Welcome once again to This Week In Gaming, our weekly news digest that catches you up on the things we didn’t, and some of the better ones we did. I have fought my way through a SEACOM cable cut and a 7-hour power outage last night, all for you beautiful people (and also money, but mostly your love and approval). This week we’re looking at female gaming leads, some newly announced games, a three-course meal of gaming videos, some NAG highlights and a boatload of stories that decided to fight the power and my obsessive use of subheadings.
People love/hate female gaming leads
After the success of Crystal Dynamics’ Tomb Raider reboot, both critically and commercially, the developer is eager to take the young archaeologist on “new adventures”. The first game served to introduce the heroine and her evolution into an ass-kicking adventurer, while subsequent games will present her with even greater challenged. The devs also noted they’ll likely be keeping the game’s non-linear feel for future releases, something which no doubt contributed to the current game’s success.
While we’re on the topic of strong female leads, creative director of Remember Me Jean-Max Morris dropped a bomb this week, telling Penny Arcade that most publishers turned him away because they hated the idea of a female protagonist. According to Morris, publishers quite simply said, “You have to have a male character.” He also said they took issue with the character’s romantic interests in the game, with Morris quoting the ultra cringe-inducing, “You can’t make a dude like the player kiss another dude in the game, that’s going to feel awkward. “
Is this for real? I get that the target demographic is male-dominated, but do publishers really think we’re that feeble-minded? Or perhaps more concerning, are we? I pointed this question of gender at myself, and came to the honest conclusion that I just don’t care – the gender of the protagonist isn’t even something I really consider. Social media has been buzzing about this all week and we’d like to hear your opinions too – sound off in the comments.
Carmageddon might inspire a lot of nostalgia in old-school gamers, particularly those with the right mix of homicidal tendencies and lack of interest in self-preservation who enjoy maniacally laughing while they run down pedestrians and crash into things. Well it’s coming back – after a successful Kickstarter for PC last year which raised $625,000, developer Stainless Games has gotten a healthy investment of $3.5 million to launch the game on next-gen consoles as well.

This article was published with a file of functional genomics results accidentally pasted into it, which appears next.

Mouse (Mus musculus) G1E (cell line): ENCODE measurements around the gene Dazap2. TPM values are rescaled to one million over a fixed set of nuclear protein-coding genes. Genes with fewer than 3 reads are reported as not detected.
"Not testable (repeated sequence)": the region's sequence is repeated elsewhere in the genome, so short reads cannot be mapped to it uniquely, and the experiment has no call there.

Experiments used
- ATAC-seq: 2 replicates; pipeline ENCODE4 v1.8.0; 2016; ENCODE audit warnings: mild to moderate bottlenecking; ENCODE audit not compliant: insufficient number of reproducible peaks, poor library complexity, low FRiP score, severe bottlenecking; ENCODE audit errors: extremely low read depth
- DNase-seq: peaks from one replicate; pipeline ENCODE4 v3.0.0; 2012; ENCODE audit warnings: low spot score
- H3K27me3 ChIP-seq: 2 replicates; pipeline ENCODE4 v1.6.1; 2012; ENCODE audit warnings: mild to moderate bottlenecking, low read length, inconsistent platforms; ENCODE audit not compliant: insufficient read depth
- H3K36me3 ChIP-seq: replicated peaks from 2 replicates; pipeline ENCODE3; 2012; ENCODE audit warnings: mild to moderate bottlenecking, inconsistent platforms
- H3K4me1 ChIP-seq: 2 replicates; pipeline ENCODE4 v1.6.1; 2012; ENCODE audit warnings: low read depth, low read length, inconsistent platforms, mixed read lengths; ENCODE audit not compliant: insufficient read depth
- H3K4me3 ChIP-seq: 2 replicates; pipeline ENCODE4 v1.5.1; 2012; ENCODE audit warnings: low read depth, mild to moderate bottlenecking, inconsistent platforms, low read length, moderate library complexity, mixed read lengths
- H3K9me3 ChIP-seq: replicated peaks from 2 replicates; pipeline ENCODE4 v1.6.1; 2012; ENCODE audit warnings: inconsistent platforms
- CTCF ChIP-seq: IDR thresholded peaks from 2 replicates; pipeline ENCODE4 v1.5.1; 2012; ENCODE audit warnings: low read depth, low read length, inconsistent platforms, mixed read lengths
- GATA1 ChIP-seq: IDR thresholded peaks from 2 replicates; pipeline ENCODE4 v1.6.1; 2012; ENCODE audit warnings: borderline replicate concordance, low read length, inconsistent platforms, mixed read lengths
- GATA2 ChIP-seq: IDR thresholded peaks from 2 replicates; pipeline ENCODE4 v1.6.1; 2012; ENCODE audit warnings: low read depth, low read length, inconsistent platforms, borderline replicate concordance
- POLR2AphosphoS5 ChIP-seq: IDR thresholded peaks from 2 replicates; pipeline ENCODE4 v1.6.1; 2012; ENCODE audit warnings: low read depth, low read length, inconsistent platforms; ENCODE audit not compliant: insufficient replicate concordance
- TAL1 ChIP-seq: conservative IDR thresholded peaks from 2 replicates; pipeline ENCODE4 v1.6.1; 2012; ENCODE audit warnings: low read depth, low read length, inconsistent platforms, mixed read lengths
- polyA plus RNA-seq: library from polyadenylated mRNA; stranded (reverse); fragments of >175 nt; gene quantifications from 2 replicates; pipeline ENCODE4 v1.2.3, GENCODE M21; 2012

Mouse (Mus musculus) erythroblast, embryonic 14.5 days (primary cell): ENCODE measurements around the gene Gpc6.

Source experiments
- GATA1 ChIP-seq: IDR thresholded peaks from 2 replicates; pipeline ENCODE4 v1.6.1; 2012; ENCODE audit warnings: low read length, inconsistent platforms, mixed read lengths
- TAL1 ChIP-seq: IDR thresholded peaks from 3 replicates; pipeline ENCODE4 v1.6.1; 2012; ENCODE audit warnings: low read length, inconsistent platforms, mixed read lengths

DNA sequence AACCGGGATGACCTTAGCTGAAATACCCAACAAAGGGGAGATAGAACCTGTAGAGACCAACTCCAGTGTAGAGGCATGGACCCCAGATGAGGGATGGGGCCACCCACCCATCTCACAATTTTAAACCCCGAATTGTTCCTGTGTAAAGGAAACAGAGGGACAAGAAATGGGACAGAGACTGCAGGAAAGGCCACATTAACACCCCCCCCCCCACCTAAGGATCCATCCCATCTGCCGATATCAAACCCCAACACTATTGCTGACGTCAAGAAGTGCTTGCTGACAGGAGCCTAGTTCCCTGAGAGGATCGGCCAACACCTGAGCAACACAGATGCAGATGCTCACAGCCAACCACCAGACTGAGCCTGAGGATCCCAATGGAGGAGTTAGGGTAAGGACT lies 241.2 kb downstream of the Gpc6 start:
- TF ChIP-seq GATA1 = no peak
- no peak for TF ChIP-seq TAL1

While we’re on the topic of nostalgia, Capcom has announced they’re working on an HD remake of NES classic DuckTales, under the highly original title of DuckTales Remastered. It’s being developed by WayForward for XBLA, PSN and the Wii U eShop, and I even have a trailer for you. Check it out:
Meanwhile, Blizzard has confirmed that they are working on their first free-to-play game – but it’s nature may be a little surprising. Dubbed HearthStone: Heroes of Warcraft, It’s not some kind of browser-based RPG – it’s an online collectable card game. Available for iPad, Mac and PC, the game will play on a virtual tabletop in a turn-based strategy style, although Blizzard says it’s “far more fluid than other CCGs out there”. The game is being developed by a team of 15, and in true Blizzard style there’s no release date yet.
Now that I’ve whet your appetite with DuckTales, it’s time to roll out some of the videos that have been making the rounds this week.
As a starter, why not nibble on this 20 second Battefield 4 teaser, Prepare 4 Battle: Land, successor to Prepare 4 Battle: Sea and likely predecessor to Prepare 4 Battle: Air. Just ‘cause you look particularly hungry, I’ll throw in the Sea video as well.